The "Morbid fear of the subjective"
Privateness and objectivity in mid-twentieth century American naturalism
The “Morbid Fear of the Subjective” (copyright by Roy Wood Sellars) represents a key-element of the American naturalist debate of the Mid-Twentieth century. On the one hand, we are witnessing to the unconditional trust in the objectivity of scientific discourse, while on the other (and as a consequence) there is the attempt to exorcise the myth of the “subjective” and of its metaphysical privateness. This theoretical roadmap quickly assumed the shape of an even sociological contrast between the “democraticity” of natural sciences and the fanaticism implicit in supernatural metaphysical systems. In between these two extremes stood phenomenology, in its early days on American soil. Its notion of “evidence”, which not so easy to naturalize as it might seem, was in fact hardly consistent with the widespread concept of “natural experience” of the world.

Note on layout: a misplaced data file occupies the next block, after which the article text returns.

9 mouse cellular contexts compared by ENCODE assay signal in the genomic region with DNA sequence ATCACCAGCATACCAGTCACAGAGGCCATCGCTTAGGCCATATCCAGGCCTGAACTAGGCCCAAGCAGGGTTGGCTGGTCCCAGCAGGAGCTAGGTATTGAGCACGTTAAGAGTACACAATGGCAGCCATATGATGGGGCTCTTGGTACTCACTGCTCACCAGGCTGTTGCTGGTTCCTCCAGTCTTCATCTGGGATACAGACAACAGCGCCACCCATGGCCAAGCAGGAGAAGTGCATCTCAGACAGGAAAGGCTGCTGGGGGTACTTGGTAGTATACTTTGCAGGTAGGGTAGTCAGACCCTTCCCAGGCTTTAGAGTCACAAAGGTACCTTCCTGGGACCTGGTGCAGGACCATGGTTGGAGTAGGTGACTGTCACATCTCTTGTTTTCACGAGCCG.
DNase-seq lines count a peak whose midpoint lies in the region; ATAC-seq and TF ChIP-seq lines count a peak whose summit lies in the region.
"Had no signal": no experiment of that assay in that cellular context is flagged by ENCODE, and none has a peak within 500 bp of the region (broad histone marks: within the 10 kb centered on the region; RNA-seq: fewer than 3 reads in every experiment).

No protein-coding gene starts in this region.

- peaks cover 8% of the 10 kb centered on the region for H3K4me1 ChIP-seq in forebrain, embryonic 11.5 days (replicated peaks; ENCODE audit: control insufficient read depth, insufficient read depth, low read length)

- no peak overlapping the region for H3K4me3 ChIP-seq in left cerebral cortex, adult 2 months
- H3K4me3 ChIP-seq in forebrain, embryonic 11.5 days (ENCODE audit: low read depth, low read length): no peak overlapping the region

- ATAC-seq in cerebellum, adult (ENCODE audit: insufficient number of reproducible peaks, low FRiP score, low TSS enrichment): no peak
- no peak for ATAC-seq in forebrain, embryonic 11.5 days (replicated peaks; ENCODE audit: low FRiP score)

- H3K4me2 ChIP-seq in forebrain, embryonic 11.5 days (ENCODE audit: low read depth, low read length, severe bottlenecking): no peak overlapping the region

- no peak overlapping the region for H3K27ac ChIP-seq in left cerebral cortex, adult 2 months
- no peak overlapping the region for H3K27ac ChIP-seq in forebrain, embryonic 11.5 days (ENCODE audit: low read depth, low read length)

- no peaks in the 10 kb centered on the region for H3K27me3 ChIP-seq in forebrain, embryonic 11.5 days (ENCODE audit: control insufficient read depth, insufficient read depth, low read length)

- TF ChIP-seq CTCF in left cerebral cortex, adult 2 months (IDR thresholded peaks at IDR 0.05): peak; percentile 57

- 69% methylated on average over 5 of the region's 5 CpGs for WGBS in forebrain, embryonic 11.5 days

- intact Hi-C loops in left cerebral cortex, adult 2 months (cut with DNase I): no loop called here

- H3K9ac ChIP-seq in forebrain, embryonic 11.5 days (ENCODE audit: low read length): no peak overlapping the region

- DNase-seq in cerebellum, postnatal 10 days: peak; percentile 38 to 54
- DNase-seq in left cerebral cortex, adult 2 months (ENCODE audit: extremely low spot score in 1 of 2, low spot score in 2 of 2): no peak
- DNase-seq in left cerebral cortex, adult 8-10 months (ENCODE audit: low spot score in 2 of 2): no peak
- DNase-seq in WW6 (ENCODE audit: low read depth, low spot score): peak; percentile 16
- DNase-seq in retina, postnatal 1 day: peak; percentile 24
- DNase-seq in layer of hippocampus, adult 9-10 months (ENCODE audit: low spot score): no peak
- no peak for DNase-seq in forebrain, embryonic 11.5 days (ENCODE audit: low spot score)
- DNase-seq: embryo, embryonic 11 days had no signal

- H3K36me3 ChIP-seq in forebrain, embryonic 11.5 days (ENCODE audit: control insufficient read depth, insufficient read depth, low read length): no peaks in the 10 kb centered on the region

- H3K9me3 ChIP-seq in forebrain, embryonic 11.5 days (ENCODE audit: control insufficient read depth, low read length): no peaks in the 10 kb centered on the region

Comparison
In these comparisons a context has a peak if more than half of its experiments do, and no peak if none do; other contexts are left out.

Full citation [Harvard style]:
Nunziante, A. (2013). The "Morbid fear of the subjective": Privateness and objectivity in mid-twentieth century American naturalism. Metodo. International Studies in Phenomenology and Philosophy 1 (2), pp. 39-57.
This text is available for download in the following format(s)